If properly conducted by a credible asset investigator, an asset search is a valuable tool in both pre and post litigation. As an example, it’s not an uncommon situation when an Attorney has a severely injured client, and the liable party’s insurance limits are too low to cover the damages. An asset search can help determine if the attorney should seek those additional assets to satisfy the damages or settle for policy limits. One must also consider the duties an attorney has to inform clients that they may be entitled to more than just what insurance may pay. Injuries are only one example. Lawsuits can be expensive, and it’s worth an asset search to determine if it would be worthwhile, and doing a pre-litigation search of a soon to be ex-spouse can determine if assets have been hidden in anticipation of divorce are other examples.
Asset searches and due diligence
The personal injury example above is likely the most common use of an asset search. An attorney must use due diligence when representing his clients to discover if the liable party has assets that should be pursued to make their client whole should insurance coverage be insufficient. A failure to inform a client of their right to search for and pursue other assets could lead to potential malpractice exposure. An asset investigation should be, at the very least, offered to the client and if the client refuses then the attorney has still performed their due diligence.
Divorce is an excellent example of when a pre-litigation asset search can be invaluable given that the discovery process is the most crucial part of a divorce case. A prudent attorney will make asset searches a standard part of their discovery process knowing that where they look and what they ask in interrogatories, document requests, and depositions could have a significant impact on the ability of their client to care for themselves after the divorce. A thorough asset investigation can verify financial statements and uncover assets that may have been hidden by various methods.
Debt collection is another scenario where an asset search before filing suit is highly beneficial. Discovery typically doesn’t occur until well into the case in most situations so knowing the defendant’s assets in advance can allow an attorney to tie up or seize assets from the beginning giving them a better position at the bargaining table. On the other hand, it will enable the creditor to see if it’s even worth pursuing a debtor by laying out their assets and liabilities before the suit is filed.
A pre-litigation asset investigation can determine if litigation is worthwhile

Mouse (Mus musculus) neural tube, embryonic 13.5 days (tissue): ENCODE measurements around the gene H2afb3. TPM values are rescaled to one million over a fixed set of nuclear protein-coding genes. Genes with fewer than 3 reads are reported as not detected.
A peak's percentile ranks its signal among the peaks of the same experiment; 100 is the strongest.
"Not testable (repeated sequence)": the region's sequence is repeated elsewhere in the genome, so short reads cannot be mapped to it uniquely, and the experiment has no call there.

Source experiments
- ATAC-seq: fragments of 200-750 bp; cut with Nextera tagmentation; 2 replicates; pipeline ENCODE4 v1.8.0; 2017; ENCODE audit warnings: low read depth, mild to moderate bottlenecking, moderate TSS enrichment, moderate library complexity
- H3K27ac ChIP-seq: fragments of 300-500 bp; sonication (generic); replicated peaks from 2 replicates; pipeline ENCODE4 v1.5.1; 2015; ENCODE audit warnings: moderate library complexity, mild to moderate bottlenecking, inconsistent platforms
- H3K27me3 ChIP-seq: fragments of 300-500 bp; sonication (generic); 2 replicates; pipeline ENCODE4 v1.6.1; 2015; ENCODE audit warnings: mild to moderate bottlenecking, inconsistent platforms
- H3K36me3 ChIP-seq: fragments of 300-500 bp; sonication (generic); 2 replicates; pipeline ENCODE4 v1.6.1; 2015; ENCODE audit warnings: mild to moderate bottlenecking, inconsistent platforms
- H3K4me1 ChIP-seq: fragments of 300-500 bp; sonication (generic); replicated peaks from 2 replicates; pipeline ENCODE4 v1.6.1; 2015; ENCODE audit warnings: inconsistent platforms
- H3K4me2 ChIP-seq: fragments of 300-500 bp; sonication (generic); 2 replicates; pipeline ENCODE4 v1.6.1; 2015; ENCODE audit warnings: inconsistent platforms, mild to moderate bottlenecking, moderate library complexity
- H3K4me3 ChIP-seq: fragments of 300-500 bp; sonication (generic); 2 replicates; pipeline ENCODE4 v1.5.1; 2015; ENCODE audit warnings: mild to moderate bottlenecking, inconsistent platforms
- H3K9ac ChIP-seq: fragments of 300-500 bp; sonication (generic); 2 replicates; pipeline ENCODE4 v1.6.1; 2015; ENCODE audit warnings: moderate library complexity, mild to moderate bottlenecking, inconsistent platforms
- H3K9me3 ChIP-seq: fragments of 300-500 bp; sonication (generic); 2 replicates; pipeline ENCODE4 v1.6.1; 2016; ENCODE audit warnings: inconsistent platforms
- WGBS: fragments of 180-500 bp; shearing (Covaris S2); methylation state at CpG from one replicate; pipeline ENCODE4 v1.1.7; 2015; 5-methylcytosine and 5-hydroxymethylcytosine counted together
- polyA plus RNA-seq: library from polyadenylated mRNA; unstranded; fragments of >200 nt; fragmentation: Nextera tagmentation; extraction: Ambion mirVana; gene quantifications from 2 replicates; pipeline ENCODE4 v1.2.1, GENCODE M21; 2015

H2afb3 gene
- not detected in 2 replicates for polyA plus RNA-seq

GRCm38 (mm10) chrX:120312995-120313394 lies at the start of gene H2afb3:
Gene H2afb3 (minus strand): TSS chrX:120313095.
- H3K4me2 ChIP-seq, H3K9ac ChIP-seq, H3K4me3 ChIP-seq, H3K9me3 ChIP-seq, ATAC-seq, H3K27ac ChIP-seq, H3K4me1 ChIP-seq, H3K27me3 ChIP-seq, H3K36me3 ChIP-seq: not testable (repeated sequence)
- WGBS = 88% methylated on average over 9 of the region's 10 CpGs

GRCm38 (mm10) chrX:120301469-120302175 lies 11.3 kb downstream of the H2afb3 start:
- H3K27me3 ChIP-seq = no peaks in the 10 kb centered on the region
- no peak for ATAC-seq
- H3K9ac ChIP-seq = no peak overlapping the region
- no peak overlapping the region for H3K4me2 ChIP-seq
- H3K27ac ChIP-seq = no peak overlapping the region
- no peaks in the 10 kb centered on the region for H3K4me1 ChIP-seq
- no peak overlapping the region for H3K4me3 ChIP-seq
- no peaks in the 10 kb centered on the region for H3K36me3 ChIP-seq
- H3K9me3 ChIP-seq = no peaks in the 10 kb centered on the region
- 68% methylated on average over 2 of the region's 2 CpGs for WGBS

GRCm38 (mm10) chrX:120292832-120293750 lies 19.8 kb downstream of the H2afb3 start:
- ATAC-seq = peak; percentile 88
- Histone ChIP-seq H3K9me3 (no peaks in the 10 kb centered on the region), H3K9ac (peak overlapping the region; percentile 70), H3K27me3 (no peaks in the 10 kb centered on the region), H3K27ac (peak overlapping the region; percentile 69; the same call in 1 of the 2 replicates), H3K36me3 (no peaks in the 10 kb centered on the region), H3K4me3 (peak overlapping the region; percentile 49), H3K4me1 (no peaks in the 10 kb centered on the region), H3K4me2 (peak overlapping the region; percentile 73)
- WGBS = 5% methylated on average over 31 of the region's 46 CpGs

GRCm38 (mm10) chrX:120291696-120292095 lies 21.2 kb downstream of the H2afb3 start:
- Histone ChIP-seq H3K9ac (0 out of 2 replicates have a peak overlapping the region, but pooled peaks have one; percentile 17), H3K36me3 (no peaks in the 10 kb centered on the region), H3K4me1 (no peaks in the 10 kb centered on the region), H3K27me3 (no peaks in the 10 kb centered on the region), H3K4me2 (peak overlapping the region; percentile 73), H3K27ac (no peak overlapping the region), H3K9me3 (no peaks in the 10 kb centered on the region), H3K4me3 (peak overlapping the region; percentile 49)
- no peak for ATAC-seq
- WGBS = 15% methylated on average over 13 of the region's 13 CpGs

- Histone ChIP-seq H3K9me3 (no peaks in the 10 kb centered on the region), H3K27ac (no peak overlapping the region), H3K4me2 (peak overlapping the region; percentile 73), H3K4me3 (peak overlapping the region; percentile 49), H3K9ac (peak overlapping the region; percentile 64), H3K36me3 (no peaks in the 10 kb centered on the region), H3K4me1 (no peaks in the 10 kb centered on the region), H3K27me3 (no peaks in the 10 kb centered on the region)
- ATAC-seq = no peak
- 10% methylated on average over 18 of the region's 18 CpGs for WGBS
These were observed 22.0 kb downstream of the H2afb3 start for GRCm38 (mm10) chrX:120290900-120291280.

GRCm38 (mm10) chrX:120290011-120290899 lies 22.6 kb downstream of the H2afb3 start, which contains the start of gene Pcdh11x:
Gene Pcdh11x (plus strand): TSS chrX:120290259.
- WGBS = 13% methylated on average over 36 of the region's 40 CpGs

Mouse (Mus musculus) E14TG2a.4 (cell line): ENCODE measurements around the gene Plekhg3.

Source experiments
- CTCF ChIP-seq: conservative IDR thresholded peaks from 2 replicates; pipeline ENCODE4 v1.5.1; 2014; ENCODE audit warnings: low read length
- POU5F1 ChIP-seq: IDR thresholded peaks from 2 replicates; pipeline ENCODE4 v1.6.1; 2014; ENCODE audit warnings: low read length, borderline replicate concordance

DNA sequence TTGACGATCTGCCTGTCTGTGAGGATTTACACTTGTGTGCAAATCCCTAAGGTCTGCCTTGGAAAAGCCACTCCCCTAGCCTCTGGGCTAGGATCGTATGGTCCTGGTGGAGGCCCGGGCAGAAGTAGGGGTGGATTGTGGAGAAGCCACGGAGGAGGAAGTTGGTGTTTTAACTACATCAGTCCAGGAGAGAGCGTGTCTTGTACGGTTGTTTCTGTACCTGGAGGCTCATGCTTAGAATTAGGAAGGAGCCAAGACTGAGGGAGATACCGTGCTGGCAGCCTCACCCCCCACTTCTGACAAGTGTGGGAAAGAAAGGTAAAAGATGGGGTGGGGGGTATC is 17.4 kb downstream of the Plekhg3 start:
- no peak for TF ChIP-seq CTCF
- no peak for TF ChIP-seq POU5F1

A lawsuit can take a great deal of time and preparation. The last thing anyone wants is to invest a significant amount of money and time only to find the party you are suing has nothing to sue for, or they have such an impressive portfolio of debt that you will be waiting in a long line with little chance to recover.
A proper investigation can uncover assets such as cars, boats, planes, homes, trusts, shell companies, investments, and retirement accounts. They can also uncover liabilities such as bankruptcies, judgments, tax liens, and other civil litigation. In either case, you will know if a suit is worth the time and money to pursue.
Pre-litigation asset searches protect against the fraudulent transfer of assets.
Having an asset investigation done before litigation has the benefit of a time-stamped snapshot of the assets, so if, when the suit is filed, those assets are transferred to other parties they can be flagged as fraudulent and potentially unwound as part of the judgment.
Asset searches during litigation
Insight into the other party’s financial status, including both assets and liabilities, can be used as great leverage in settlement negotiations. Setting an appropriate demand and then evaluating counter offers depends on the other party’s ability to pay. Pleading poverty throughout the process is a common tactic, and it’s beneficial to know if their claim to poverty is legitimate, or a misrepresentation to reach a lower settlement amount.
If an asset search was completed pre-litigation, another search during litigation would now show the potential fraudulent transfers discussed earlier.
Other ways asset investigations can help attorneys
An asset search can provide leverage for child support collection. Many divorcees must determine how they will handle child support. State and federal law require parents, even after divorce, to financially support their children. The child support amount is determined by the court and paid by the noncustodial parent until the child is of age. When this doesn’t happen as planned and there is a reason to believe the parent is avoiding the payments, an asset search provides similar benefits as to debt collectors.
When a business consults with an attorney prior to making investments, the attorney must do their due diligence by making sure they are well informed. The attorney has the responsibility to examine the financial health and potential of the other involved entities before their client adds a partner, hires a high-level employee, negotiates a merger, or begins a new business.
Are knowing about significant assets enough?
Perhaps you are already confident the party you intend to sue has significant assets. Before you give your attorney the go-ahead, you need to be aware that winning a considerable judgment doesn’t mean you will ever collect a dime. An asset investigation can also help determine if the assets are collectible, if misappropriated funds can be recovered and transferred funds recoverable.